The Tamil version of Skanda Purana is the Kanda Purana, the magnum opus of Kachiappa Sivachariar, who lived some 1,000 years ago in Kanchipuram. It is believed that the Muruga deity in the temple Kandakottam inspired him to write this work and personally authenticated it at every stage.
Worship of Muruga and his consorts, Valli and Deivanai, is popular among the people of south India. There are many legends surrounding the birth and life of Muruga, and of his consorts, pointed out Sri R. Viswanathan in a lecture.
According to the boon granted to the demon Soorapadman, no force except Lord Siva’s own powers, could kill him. Pride and power fuelled the demon’s atrocities that became unbearable. Indra propitiated Siva for assistance to alleviate the situation. As the time for the annihilation of the demon draws near, Siva decides to create a being out of his own prowess for this purpose. Muruga is born of the third eye of Siva.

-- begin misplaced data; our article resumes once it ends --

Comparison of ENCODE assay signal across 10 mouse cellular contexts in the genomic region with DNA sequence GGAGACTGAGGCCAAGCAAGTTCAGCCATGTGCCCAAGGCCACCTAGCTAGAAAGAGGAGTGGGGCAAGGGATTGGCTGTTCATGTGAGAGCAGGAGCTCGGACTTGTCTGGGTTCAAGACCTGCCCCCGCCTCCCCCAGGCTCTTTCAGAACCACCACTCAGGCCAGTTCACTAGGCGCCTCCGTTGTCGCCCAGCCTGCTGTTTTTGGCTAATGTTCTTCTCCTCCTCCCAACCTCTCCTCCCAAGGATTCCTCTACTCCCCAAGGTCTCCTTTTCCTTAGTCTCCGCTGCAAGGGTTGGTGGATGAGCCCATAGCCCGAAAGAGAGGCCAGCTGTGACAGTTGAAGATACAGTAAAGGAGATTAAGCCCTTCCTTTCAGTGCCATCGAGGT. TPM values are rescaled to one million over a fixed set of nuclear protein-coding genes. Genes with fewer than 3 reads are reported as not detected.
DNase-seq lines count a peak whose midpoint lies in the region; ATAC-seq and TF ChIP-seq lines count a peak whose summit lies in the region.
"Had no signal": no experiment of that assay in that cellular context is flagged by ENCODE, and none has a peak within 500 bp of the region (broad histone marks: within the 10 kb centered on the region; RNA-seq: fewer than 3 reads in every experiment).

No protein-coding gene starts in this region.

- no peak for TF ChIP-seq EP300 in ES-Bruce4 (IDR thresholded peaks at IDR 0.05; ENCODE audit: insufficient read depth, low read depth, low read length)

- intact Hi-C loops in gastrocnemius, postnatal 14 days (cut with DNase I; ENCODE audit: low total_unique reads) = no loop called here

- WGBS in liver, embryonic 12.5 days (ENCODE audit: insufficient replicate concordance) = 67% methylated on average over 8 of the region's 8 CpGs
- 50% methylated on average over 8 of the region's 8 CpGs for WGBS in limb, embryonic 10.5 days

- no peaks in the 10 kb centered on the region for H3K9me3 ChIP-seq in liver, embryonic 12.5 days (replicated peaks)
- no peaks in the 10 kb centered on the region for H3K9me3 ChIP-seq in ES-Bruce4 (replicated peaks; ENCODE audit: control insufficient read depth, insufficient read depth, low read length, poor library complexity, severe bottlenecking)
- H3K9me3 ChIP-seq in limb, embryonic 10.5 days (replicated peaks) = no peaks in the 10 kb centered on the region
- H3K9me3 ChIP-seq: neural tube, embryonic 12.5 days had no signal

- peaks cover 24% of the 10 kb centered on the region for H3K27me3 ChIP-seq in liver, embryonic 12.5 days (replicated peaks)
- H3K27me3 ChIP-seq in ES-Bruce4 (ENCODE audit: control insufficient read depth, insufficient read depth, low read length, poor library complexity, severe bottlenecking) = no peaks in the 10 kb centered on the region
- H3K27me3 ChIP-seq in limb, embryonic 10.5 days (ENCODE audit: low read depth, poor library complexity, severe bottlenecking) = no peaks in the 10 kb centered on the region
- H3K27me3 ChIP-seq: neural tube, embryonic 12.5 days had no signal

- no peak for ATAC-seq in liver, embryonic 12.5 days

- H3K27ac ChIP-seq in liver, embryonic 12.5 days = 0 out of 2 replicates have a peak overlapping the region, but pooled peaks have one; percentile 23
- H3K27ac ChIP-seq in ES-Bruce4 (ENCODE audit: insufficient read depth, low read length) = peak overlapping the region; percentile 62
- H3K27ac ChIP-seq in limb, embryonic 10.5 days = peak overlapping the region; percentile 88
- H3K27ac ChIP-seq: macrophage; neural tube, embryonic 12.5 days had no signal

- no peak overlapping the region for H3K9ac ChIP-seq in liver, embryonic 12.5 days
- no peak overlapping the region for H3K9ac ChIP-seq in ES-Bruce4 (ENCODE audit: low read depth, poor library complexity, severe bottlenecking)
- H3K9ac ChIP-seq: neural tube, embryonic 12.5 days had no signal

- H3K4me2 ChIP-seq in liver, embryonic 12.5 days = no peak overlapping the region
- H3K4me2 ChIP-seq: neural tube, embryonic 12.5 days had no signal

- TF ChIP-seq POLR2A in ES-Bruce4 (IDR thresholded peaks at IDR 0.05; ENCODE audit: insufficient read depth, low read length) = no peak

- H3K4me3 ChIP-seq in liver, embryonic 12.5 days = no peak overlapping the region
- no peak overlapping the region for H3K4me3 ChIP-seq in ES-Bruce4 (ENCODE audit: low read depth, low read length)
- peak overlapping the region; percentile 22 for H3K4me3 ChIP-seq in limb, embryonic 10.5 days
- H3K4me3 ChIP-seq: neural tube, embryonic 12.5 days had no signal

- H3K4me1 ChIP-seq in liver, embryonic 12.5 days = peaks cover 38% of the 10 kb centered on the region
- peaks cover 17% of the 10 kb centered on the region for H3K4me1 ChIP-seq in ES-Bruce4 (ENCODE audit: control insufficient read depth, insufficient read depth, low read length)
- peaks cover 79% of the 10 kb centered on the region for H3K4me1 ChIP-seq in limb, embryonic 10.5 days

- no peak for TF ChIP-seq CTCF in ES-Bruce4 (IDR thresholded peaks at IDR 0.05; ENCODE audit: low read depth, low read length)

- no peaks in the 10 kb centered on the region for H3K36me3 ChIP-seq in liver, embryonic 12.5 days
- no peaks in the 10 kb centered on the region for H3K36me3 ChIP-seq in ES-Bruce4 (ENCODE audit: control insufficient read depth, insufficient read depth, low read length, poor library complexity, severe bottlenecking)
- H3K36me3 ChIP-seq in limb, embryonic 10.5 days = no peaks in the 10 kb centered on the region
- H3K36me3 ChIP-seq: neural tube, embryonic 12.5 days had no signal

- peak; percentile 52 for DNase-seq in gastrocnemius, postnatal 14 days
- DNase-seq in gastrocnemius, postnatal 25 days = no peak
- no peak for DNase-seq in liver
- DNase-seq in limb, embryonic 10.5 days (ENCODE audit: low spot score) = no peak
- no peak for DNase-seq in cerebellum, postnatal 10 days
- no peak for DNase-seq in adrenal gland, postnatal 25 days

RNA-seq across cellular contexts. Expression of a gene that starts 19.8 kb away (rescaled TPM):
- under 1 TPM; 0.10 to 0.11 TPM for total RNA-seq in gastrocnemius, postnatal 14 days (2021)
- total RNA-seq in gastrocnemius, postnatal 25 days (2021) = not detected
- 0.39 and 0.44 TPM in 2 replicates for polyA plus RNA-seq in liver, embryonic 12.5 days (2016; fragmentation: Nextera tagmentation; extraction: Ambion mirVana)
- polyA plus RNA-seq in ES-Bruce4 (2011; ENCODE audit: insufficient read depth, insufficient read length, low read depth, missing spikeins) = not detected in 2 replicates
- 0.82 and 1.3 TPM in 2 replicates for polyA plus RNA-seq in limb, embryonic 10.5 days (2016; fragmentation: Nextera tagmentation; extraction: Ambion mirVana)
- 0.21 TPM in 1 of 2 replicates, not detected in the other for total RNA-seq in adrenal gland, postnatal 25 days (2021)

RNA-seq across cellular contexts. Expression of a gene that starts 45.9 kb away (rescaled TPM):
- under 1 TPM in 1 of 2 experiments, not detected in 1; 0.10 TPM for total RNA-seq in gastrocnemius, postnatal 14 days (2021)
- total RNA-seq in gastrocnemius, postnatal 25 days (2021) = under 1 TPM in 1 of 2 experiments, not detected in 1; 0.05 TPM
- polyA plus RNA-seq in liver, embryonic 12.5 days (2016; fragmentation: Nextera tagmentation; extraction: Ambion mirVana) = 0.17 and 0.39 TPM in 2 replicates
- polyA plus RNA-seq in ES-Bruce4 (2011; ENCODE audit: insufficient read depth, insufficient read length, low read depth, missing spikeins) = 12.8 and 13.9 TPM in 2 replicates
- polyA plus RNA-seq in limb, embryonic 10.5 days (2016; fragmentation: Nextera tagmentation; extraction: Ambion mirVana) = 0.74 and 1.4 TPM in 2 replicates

Lord Vishnu visits Kailasa and is impressed by child Muruga. Legend has it that two tear drops emerging from Vishnu’s eyes got transformed into the celestial damsels, Amritavalli and Sundaravalli. Both of them desired to marry Muruga and they were born as Deivanai and Valli respectively.
Deivanai is adopted by Indra. After Muruga vanquishes Soorapadman and brings peace to the celestial beings and the universe, Indra is grateful to him and offers Deivanai in marriage. The wedding takes place in Tiruparunkundram, near Madurai, in the traditional manner according to Vedic rites.
Valli is adopted by a hunter’s family and grows up as a Muruga devotee. Muruga comes as a hunter to woo Valli when she guards the fields . He then comes in the guise of an old man and marries her after revealing his identity.
The three fundamental forces that make the universe functional are Ichcha Sakti (power of the mind), Kriya Sakti (power of the senses) and Jnana Sakti (power of intellect), say the scriptures. Valli, Deivanai and Muruga represent these respectively.